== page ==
When I read the article “GET READY FOR ROBOT FARMERS” published by CNN Money on Oct. 21, I was reminded of the driverless tractor I saw years ago in the John Deere booth at Agritechnica, an international exhibition for agricultural machinery and equipment.

As mentioned in the article, “LettuceBot,” a farm implement that uses cameras and algorithms to thin lettuce, is another step towards the fully independent farm implements that entertain my imaginatio

n. The introduction of these kinds of futuristic equipment have long been predicted by great minds (and the worlds of major Hollywood motion pictures,) and are now a reality that has simply been fine-tuned for the agricultural industry. Though, perhaps humanoid robots that spout the occasional endearing wisecracks are not a likely outcome of the push for farm automation.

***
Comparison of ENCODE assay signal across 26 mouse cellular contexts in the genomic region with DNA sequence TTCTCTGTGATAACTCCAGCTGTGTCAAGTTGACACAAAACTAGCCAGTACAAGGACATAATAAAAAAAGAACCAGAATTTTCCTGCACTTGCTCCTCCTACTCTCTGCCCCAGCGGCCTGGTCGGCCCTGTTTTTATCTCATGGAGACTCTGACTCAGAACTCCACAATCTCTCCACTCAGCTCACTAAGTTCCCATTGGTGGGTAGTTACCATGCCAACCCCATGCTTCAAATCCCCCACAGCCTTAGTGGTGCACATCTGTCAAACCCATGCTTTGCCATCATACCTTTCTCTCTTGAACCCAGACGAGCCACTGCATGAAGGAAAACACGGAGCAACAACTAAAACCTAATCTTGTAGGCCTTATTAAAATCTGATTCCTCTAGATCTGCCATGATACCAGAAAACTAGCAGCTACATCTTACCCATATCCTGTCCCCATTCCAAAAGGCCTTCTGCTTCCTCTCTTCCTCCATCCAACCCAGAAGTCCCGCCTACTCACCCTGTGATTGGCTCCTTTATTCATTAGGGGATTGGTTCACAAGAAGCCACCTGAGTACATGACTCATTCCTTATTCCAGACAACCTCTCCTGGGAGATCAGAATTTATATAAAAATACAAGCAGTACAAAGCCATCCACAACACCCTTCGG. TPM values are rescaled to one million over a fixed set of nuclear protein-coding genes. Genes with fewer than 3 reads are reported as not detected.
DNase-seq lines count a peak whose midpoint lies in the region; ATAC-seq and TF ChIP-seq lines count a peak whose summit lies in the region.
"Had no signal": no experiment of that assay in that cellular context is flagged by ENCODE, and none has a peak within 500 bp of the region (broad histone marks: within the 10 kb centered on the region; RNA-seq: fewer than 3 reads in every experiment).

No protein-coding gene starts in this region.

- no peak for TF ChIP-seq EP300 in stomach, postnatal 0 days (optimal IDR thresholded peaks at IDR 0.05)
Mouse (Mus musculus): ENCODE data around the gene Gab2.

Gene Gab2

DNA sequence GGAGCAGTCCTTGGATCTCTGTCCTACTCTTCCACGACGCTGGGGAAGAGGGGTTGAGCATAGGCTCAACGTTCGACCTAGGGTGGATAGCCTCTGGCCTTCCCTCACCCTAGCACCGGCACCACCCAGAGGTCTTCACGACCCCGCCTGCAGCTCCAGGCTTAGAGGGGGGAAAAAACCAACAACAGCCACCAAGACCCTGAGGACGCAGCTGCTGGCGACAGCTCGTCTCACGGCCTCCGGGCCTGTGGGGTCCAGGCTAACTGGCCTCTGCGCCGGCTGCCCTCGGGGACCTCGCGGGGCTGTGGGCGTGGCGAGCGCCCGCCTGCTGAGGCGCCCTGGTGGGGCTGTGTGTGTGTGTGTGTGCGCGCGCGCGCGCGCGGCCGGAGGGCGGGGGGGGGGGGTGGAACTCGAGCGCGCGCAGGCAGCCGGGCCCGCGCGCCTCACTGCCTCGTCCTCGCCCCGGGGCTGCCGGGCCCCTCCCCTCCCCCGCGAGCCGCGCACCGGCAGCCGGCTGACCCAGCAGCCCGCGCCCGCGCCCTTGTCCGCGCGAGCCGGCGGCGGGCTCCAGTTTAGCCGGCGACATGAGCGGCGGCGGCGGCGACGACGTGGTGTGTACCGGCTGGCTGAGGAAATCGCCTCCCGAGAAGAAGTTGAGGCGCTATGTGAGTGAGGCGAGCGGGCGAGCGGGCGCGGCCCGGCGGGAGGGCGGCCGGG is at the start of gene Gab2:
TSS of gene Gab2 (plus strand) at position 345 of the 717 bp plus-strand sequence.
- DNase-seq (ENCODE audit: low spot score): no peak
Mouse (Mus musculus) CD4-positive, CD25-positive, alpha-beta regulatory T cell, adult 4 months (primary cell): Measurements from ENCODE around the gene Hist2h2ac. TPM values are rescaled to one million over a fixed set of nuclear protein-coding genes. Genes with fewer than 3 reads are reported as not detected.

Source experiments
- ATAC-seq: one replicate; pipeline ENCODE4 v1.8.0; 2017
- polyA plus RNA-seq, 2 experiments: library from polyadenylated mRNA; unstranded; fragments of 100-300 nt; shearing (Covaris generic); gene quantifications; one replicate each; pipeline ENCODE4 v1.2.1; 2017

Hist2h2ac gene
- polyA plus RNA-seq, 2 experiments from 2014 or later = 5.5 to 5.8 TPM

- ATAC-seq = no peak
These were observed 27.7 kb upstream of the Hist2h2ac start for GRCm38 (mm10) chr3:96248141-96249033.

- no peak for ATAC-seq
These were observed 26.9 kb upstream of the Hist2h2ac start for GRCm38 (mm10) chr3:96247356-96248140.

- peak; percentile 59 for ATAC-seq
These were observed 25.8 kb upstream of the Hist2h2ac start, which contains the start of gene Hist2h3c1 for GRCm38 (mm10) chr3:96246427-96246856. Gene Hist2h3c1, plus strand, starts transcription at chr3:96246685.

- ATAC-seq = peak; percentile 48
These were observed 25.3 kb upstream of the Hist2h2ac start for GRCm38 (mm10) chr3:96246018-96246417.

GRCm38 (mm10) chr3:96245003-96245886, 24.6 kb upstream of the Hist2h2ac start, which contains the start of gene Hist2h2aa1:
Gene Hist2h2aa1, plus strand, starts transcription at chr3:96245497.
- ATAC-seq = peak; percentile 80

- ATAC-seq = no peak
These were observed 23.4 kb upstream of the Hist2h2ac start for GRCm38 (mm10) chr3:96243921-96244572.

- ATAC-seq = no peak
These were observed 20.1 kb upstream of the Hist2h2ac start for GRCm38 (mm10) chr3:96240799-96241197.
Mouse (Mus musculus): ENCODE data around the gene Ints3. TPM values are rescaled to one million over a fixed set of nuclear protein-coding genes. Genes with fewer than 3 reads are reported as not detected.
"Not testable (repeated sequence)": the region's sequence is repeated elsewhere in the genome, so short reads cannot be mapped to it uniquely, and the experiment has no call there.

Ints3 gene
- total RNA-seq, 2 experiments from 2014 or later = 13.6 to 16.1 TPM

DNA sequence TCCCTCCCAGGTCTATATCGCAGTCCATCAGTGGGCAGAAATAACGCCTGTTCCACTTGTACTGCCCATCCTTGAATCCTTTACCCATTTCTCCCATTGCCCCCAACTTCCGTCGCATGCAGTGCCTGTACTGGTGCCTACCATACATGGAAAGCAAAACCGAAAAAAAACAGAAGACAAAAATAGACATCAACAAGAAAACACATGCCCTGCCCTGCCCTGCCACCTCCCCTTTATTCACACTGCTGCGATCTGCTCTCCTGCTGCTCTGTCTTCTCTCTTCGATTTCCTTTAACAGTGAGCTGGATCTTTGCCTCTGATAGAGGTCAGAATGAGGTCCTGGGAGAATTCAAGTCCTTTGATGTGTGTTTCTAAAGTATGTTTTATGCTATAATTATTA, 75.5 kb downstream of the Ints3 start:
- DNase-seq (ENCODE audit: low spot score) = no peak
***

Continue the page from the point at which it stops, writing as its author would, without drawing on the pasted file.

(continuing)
There has been some debate on whether smaller, special-purpose machines or larger multi-function ones would be more efficient. The former could mean single-use machinery, which is specialized to perform a single operation as efficiently as humanely — or robotically — possible, while the latter could refer to equipment, massive in size and scope, capable of executing a wide variety of functions at once. Both could stand to revolutionize the industry, either apart or when used in tandem.

Regardless, the capital investment required to make fields and other infrastructure robot-friendly may slow down acceptance of this fascinating technology. It’s an unfortunate truth that the most substantive of progress is often held up by a lack of available funds to put toward implementation.

I believe Agtron is well positioned to be a significant part of these developments in the no-so-distant future.

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*from precision farming dealer